Data from the Kepler Observatory was used to discover another exoplanet, this one with the longest year yet found - 704 days. Kepler 421b has an orbit just slightly shorter than Mars, which revolves around the sun once every 780 days.

Planets around other stars are almost impossible to directly image. Their presence is usually determined from the effects they have on their local stars. Astronomers on Earth measure the slight gravitational push and pull between a planet and star to find new worlds. Other researchers find alien worlds when they pass between a star and our home world, temporarily blocking some of the light. Each of these methods is easier to detect from planets closer to their suns than those farther out.

The Kepler Spacecraft was launched on 9 March 2009, on a mission to discover worlds around alien stars. So far, astronomers have found roughly 1,800 new and suspected worlds outside the solar system. Due to the nature of the detection methods, these stars are nearly all much closer to their own stars than Kepler 421b.

"Finding Kepler-421b was a stroke of luck. The farther a planet is from its star, the less likely it is to transit the star from Earth's point of view. It has to line up just right," David Kipping from the Harvard-Smithsonian Center for Astrophysics, and lead author of the study, said.

Kepler 421 is an orange star, cooler than our own sun. The newly-discovered planet is about the size of Uranus, and orbits approximately 110 miles from its local star. These distances create frigid conditions - infrared light from Kepler 421b show a temperature of just - 135 degrees Fahrenheit.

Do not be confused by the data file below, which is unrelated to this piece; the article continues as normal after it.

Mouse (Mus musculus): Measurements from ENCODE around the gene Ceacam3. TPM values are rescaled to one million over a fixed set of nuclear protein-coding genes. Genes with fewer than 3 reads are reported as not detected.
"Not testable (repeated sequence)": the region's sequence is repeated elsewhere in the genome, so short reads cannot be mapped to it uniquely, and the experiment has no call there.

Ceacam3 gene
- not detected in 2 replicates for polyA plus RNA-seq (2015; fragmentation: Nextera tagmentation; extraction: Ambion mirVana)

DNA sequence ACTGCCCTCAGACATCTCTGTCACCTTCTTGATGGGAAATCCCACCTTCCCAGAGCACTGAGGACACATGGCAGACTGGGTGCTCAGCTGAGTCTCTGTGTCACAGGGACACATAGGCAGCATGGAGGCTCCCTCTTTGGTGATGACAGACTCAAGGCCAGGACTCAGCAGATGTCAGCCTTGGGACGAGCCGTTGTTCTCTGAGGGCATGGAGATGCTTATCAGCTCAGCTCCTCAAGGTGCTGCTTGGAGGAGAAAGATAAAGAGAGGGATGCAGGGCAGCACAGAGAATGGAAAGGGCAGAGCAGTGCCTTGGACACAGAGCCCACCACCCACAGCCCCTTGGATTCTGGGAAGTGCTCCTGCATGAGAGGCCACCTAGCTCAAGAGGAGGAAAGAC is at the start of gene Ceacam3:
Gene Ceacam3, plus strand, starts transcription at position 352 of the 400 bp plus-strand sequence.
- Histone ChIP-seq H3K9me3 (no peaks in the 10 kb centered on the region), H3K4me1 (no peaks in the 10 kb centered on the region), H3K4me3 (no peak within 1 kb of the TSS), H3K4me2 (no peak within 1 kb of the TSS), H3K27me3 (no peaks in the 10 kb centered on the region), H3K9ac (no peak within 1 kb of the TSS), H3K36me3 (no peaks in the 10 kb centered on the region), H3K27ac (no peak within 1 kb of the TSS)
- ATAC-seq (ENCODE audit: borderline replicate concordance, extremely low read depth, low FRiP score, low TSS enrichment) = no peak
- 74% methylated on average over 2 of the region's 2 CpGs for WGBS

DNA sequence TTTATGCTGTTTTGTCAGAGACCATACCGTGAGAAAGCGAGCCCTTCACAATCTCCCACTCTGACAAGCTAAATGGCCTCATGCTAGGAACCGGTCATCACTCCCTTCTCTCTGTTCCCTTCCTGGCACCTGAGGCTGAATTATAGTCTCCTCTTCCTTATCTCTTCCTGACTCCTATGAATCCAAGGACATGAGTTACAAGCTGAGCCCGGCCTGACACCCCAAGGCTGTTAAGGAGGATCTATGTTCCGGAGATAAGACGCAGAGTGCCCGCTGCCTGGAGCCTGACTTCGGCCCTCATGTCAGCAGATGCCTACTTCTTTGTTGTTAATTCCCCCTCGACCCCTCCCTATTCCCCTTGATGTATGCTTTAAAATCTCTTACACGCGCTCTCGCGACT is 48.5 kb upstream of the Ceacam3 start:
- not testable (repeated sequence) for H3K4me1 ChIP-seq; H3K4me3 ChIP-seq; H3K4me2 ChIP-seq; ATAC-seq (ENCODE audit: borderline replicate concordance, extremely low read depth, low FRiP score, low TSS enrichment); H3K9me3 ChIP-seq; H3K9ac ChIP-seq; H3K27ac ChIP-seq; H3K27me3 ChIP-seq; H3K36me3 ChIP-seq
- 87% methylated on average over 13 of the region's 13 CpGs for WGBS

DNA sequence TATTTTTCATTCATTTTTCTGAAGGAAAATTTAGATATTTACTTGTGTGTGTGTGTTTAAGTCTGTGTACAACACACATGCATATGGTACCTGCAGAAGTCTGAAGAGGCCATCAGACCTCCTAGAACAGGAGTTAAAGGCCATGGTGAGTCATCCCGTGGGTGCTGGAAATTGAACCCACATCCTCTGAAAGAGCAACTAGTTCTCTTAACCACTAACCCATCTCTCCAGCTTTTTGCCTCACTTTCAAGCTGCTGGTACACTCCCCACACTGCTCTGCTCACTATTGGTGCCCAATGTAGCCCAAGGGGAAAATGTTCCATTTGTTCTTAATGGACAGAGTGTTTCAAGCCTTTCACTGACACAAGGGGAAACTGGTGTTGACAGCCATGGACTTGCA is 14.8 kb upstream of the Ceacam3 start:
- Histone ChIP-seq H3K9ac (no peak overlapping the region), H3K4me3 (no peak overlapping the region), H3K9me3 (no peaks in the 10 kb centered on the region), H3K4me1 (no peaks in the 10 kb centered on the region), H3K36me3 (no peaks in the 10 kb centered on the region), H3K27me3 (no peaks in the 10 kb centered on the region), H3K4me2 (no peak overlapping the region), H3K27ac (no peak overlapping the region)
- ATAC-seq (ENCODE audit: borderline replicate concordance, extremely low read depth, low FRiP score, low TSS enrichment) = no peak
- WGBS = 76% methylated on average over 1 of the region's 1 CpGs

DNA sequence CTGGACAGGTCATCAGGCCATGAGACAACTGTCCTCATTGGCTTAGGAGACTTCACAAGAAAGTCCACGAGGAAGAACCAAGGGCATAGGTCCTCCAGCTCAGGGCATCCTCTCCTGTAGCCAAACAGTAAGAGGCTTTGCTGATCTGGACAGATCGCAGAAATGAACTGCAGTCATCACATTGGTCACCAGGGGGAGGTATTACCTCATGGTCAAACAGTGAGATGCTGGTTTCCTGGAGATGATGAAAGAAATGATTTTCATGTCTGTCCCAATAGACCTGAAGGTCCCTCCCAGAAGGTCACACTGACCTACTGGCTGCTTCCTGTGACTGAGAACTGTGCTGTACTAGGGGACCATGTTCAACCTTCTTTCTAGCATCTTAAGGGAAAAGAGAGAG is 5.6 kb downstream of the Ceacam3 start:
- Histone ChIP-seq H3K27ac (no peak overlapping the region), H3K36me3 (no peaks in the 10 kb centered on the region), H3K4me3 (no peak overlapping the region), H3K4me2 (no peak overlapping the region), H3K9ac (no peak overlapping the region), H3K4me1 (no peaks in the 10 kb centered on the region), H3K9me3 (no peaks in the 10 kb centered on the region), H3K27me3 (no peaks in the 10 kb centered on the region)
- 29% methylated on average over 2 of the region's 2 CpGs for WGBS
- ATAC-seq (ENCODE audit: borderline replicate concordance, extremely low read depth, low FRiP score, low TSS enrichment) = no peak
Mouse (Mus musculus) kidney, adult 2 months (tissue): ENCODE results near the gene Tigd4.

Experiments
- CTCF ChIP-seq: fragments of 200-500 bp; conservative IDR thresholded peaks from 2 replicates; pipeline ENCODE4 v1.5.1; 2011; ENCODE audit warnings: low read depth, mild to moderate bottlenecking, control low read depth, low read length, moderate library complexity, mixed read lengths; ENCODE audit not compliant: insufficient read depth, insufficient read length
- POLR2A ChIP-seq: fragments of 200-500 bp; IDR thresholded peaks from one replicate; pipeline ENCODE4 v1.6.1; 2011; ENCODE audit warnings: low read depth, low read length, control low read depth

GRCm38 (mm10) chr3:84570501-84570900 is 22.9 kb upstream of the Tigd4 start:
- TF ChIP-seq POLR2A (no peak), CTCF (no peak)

Kepler observed a single patch of sky for a period of four years, recording the dimming and brightening of stars, as planets orbited. Despite this ultra-long exposure, the extreme length of the year meant Kepler 421b only passed between its star and our own twice.

Many astronomers believe that gas giants, like Jupiter and Saturn, form farther out from stars than rocky planets, triggered by the formation of ice crystals. This line between inner and outer worlds is called the "snow line."

The discovery of vast numbers of alien solar systems has revealed families of planets where gas giants orbit close to their suns. In fact, these are the easiest planets to find, as they have the greatest effect on the home stars. This could suggest that gas giants form outside the snow line, then spiral toward their suns over time. Oddly, Kepler 421b appears to violate that rule, likely forming in its present position.

An article announcing the discovery of Kepler 421b was accepted for publication in an upcoming edition of the Astrophysical Journal.

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